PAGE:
WSOP 2022: High-Stakes Player Alex Foxen Wins Event #50: $250,000 Super High Roller For $4,563,700 & His Maiden Gold

High-stakes tournament star and two-time GPI Player of the Year, Alex Foxen entered 2022 World Series of Poker (WSOP) as one of the most accomplished players in the game without a gold bracelet to his name. He had more than $22.2 million in live MTT earnings, including multiple seven-figure scores and a WPT Main Event title. The 31-year-old pro finally got the monkey off his back by winning Event #50: $250,000 Super High Roller NLH for his first bracelet and a career-best $4,563,700.

Foxen went to wire-to-wire as he began the final day as a chip leader and kept his lead throughout, eventually beating his fellow countryman Brandon Steven (2nd for $2,820,581) heads-up for the win.

“It definitely means a lot to me,” Foxen said after taking down his maiden WSOP bracelet. “It has kind of been a bit of a monkey on the back. I’ve always wanted a bracelet and had some close spots. I was always disappointed to not get one and this feels like a really special one to get my first in.”

The top nine players were paid in this most expensive event of the ongoing series. Two-time bracelet winner Nick Petrangelo exited as the unfortunate bubble boy, with his A-K losing to Foxen’s pocket fours. The first player to finish ITM was Henrik Hecklen who finished ninth when his A-J lost to the pocket eights of two-time bracelet winner Martin Kabrhel. Soon after Hecklen’s exit, the remaining 8 players bagged for the night. Alex Foxen (24,150,000) held the overnight lead coming into Day 3.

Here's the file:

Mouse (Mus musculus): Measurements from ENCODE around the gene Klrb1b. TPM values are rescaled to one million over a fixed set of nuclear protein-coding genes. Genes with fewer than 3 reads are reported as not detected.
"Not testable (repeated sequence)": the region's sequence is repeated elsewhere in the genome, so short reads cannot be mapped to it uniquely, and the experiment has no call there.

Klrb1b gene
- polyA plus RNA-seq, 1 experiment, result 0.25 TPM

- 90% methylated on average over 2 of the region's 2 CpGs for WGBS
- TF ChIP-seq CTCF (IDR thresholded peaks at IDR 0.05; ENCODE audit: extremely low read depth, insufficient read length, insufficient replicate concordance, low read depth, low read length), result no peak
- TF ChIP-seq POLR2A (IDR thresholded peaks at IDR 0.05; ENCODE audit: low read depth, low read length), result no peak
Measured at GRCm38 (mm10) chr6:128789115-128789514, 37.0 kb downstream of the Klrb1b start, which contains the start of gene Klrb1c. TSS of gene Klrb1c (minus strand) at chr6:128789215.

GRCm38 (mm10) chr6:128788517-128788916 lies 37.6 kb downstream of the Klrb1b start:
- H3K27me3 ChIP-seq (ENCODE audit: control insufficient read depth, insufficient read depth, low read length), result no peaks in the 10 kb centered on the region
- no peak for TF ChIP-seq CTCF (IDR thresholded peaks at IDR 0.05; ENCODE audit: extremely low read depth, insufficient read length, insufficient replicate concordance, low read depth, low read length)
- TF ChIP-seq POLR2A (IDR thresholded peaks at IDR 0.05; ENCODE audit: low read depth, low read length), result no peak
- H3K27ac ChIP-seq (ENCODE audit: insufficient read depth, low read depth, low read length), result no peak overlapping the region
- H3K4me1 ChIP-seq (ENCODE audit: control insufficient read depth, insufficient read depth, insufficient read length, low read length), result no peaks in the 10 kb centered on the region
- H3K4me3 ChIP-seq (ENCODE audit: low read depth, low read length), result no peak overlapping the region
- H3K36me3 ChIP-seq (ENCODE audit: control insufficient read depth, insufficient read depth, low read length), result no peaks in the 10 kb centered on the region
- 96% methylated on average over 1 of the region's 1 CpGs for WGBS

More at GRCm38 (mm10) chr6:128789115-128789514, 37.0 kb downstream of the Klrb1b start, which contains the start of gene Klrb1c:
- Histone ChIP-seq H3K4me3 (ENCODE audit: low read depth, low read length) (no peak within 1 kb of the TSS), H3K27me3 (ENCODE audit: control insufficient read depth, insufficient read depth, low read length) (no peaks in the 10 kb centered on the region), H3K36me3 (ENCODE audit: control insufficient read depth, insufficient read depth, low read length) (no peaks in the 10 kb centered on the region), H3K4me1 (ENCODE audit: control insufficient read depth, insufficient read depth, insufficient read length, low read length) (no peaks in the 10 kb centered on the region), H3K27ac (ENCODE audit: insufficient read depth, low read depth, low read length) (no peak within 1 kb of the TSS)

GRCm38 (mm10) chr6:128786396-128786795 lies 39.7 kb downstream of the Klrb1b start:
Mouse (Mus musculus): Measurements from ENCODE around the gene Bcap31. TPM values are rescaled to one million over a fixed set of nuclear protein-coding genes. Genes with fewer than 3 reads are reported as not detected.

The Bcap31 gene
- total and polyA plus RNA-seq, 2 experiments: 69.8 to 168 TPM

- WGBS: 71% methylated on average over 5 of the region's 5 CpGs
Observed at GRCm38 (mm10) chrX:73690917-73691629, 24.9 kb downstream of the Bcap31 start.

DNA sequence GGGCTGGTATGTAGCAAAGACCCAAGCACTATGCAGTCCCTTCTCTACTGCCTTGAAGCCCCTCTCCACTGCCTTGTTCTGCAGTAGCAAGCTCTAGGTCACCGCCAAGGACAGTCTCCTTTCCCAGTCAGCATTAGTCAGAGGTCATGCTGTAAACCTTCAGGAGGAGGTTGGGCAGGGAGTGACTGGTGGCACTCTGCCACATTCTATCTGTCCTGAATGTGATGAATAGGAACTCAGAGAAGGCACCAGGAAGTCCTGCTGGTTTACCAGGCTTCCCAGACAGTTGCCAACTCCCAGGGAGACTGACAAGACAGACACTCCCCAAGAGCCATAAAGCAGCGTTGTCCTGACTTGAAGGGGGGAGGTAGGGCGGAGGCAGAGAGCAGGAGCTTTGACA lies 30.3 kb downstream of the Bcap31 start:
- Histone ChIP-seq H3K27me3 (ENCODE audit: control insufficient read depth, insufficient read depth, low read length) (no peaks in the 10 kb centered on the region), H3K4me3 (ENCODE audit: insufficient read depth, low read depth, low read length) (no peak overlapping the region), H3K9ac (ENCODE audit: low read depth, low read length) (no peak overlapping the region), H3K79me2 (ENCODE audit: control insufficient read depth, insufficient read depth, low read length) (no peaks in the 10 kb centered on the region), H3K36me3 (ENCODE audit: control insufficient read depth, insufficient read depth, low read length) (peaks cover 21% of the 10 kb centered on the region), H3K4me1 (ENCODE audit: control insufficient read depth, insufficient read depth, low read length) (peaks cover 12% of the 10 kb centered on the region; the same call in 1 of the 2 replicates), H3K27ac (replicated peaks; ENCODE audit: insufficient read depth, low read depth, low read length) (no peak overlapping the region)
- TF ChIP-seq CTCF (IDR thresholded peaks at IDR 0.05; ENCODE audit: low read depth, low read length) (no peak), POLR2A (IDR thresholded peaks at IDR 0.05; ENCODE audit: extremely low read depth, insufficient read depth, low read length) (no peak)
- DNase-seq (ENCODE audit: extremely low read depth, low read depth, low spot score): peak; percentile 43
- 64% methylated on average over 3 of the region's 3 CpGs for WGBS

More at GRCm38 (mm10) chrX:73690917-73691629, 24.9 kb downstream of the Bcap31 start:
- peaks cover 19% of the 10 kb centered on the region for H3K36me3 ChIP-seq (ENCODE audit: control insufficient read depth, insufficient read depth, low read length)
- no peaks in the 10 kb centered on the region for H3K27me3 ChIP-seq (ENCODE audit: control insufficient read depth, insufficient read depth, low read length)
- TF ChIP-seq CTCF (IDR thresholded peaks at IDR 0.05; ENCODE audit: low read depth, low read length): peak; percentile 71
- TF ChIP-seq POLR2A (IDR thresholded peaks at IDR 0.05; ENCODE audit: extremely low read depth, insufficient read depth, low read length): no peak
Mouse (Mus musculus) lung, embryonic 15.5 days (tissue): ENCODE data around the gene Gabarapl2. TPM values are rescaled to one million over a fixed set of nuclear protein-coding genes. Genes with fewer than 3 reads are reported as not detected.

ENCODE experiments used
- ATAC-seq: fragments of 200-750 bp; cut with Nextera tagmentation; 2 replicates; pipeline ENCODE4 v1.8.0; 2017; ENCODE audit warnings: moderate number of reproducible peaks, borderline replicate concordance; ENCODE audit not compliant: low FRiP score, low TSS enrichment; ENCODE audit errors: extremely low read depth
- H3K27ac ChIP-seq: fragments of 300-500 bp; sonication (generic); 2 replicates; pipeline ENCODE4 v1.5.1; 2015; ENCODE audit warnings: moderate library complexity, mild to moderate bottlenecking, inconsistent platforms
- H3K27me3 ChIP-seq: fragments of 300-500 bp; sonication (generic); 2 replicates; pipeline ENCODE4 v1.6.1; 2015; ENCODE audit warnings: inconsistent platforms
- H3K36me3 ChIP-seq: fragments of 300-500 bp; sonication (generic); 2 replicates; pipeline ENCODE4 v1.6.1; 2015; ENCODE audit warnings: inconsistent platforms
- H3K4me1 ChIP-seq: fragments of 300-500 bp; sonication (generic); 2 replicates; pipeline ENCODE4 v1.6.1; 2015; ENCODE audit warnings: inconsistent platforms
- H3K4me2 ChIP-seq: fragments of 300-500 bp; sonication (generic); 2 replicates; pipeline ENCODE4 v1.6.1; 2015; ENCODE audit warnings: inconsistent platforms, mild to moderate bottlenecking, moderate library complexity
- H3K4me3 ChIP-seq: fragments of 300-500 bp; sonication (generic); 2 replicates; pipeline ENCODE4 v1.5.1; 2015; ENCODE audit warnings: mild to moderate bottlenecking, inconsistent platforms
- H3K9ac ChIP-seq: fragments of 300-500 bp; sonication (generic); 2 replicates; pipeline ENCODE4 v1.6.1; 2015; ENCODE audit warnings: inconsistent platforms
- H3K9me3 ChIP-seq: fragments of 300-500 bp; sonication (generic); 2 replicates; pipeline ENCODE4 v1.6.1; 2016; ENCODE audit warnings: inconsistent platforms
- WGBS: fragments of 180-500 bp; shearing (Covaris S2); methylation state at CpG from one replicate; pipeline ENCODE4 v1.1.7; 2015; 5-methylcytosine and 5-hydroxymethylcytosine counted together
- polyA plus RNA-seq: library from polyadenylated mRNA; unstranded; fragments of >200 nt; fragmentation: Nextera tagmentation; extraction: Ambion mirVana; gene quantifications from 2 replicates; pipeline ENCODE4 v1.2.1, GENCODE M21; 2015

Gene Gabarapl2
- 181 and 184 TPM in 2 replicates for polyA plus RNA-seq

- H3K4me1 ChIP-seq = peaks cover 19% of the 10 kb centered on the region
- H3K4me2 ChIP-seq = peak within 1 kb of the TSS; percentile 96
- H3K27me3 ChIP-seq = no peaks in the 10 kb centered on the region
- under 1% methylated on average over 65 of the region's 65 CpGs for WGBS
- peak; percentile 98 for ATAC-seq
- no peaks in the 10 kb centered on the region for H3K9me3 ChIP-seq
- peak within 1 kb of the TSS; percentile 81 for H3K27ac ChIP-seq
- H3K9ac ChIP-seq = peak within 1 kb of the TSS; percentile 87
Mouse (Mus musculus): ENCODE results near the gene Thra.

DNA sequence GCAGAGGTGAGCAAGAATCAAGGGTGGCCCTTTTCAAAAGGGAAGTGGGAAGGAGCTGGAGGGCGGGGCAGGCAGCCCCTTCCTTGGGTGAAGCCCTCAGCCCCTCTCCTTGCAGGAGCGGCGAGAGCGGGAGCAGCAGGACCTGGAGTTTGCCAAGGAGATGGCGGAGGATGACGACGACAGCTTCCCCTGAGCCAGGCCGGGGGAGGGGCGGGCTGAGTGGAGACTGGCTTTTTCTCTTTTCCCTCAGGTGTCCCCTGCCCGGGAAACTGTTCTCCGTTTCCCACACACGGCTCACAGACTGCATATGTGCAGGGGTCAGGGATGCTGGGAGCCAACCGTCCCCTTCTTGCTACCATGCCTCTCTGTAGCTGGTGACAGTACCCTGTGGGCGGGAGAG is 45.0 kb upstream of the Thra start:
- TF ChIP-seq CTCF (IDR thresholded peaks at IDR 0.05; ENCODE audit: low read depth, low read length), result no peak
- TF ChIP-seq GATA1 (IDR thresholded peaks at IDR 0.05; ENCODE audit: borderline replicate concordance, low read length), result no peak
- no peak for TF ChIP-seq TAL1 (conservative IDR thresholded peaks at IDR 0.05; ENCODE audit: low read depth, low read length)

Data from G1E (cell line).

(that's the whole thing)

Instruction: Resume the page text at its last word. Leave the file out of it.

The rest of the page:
After a little under an hour of play on Day 3, Dan Zack exited in eighth place. He was followed by the ten-time bracelet winner Phil Ivey in seventh place and two-time bracelet winner Martin Kabrhel in sixth place. Up next, it was Sam Soverel who bowed down in fifth place. The defending champion Adrian Mateos crashed out in fourth place and he was followed by Chris Hunichen in third place.

Heads-Up

The heads-up between Alex Foxen (76,050,000) and Brandon Steven (9,150,000) began with the former holding a massive 9:1 chip advantage. It did not take long for Foxen to convert his lead into a title. On the final hand, Foxen had Qd 10h and Steven held 5s 2h. The board ran out Qh 5h Kh 2s 10c, giving Foxen higher two pairs to win the title. Steven had to settle for $2,820,581 as a runner-up.

Final Table Payouts (USD)

  1. Alex Foxen – $4,563,700
  2. Brandon Steven – $2,820,581
  3. Chris Hunichen – $1,931,718
  4. Adrian Mateos – $1,367,206
  5. Sam Soverel – $1,001,142
  6. Martin Kabrhel – $759,362
  7. Phil Ivey – $597,381
  8. Dan Zack – $488,095
  9. Henrik Hecklen – $414,815

 

 

 

 

 

 

 

 

 

 

 

 

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